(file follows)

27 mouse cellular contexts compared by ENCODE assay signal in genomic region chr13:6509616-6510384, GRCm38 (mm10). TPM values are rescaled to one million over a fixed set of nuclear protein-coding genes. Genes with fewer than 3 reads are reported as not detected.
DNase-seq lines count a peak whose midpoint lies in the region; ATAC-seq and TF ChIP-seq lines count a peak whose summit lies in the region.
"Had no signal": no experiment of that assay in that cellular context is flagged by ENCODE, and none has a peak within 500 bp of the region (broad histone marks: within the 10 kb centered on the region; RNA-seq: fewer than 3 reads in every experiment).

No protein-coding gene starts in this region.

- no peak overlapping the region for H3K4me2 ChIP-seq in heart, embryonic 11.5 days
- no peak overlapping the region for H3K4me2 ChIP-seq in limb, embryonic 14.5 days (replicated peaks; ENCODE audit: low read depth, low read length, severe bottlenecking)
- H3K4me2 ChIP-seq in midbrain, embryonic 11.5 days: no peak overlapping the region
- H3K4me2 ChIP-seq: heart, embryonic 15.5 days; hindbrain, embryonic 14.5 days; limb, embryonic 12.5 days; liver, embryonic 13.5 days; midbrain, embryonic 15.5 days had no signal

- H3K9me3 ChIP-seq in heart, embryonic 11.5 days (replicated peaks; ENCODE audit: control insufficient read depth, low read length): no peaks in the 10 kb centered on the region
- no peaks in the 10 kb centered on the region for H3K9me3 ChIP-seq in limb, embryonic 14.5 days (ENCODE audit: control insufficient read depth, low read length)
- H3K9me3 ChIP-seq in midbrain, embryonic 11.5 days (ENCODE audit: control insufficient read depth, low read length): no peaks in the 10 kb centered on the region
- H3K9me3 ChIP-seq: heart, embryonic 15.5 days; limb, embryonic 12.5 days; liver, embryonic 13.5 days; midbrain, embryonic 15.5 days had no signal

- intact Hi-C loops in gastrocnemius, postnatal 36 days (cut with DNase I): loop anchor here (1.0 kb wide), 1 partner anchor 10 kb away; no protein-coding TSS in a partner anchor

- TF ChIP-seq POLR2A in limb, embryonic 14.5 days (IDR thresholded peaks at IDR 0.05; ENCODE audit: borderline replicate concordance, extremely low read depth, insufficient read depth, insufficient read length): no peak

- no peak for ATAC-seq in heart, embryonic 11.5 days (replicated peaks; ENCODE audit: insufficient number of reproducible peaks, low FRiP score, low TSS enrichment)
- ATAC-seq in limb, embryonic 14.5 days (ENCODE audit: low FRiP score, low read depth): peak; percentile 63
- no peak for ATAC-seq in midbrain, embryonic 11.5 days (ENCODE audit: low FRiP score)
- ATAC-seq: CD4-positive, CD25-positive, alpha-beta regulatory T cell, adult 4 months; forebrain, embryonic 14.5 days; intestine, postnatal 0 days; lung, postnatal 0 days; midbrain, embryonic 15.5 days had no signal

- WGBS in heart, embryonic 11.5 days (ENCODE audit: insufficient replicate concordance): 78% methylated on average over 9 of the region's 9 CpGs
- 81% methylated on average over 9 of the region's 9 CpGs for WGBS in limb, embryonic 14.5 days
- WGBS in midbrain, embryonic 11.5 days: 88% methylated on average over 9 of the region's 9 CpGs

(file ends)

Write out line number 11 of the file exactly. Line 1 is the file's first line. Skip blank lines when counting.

- H3K9me3 ChIP-seq in midbrain, embryonic 11.5 days (ENCODE audit: control insufficient read depth, low read length): no peaks in the 10 kb centered on the region